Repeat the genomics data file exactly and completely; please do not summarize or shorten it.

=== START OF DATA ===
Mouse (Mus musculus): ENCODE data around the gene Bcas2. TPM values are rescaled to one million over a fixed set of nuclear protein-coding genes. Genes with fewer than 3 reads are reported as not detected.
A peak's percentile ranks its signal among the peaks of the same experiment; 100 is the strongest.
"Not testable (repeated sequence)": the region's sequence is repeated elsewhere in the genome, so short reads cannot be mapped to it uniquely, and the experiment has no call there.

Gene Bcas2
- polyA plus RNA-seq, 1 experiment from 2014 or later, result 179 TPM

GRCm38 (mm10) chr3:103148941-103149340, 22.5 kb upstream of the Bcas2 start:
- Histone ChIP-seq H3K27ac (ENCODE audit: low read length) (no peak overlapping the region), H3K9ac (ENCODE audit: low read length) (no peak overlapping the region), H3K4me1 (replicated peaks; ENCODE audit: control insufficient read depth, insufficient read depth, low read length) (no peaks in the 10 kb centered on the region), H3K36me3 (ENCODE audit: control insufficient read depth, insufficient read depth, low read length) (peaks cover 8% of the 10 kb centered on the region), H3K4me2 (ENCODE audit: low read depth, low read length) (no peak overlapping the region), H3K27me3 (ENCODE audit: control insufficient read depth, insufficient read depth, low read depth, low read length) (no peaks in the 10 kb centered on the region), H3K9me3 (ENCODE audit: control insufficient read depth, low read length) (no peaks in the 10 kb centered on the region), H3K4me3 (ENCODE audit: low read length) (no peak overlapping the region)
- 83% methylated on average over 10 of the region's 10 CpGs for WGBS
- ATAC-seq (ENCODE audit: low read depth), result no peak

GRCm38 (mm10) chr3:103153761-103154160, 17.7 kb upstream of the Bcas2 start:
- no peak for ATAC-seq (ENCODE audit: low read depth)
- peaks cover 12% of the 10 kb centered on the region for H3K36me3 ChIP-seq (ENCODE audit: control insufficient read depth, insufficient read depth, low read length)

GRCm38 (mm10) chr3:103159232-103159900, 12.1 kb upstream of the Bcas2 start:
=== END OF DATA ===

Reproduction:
Mouse (Mus musculus): ENCODE data around the gene Bcas2. TPM values are rescaled to one million over a fixed set of nuclear protein-coding genes. Genes with fewer than 3 reads are reported as not detected.
A peak's percentile ranks its signal among the peaks of the same experiment; 100 is the strongest.
"Not testable (repeated sequence)": the region's sequence is repeated elsewhere in the genome, so short reads cannot be mapped to it uniquely, and the experiment has no call there.

Gene Bcas2
- polyA plus RNA-seq, 1 experiment from 2014 or later, result 179 TPM

GRCm38 (mm10) chr3:103148941-103149340, 22.5 kb upstream of the Bcas2 start:
- Histone ChIP-seq H3K27ac (ENCODE audit: low read length) (no peak overlapping the region), H3K9ac (ENCODE audit: low read length) (no peak overlapping the region), H3K4me1 (replicated peaks; ENCODE audit: control insufficient read depth, insufficient read depth, low read length) (no peaks in the 10 kb centered on the region), H3K36me3 (ENCODE audit: control insufficient read depth, insufficient read depth, low read length) (peaks cover 8% of the 10 kb centered on the region), H3K4me2 (ENCODE audit: low read depth, low read length) (no peak overlapping the region), H3K27me3 (ENCODE audit: control insufficient read depth, insufficient read depth, low read depth, low read length) (no peaks in the 10 kb centered on the region), H3K9me3 (ENCODE audit: control insufficient read depth, low read length) (no peaks in the 10 kb centered on the region), H3K4me3 (ENCODE audit: low read length) (no peak overlapping the region)
- 83% methylated on average over 10 of the region's 10 CpGs for WGBS
- ATAC-seq (ENCODE audit: low read depth), result no peak

GRCm38 (mm10) chr3:103153761-103154160, 17.7 kb upstream of the Bcas2 start:
- no peak for ATAC-seq (ENCODE audit: low read depth)
- peaks cover 12% of the 10 kb centered on the region for H3K36me3 ChIP-seq (ENCODE audit: control insufficient read depth, insufficient read depth, low read length)

GRCm38 (mm10) chr3:103159232-103159900, 12.1 kb upstream of the Bcas2 start: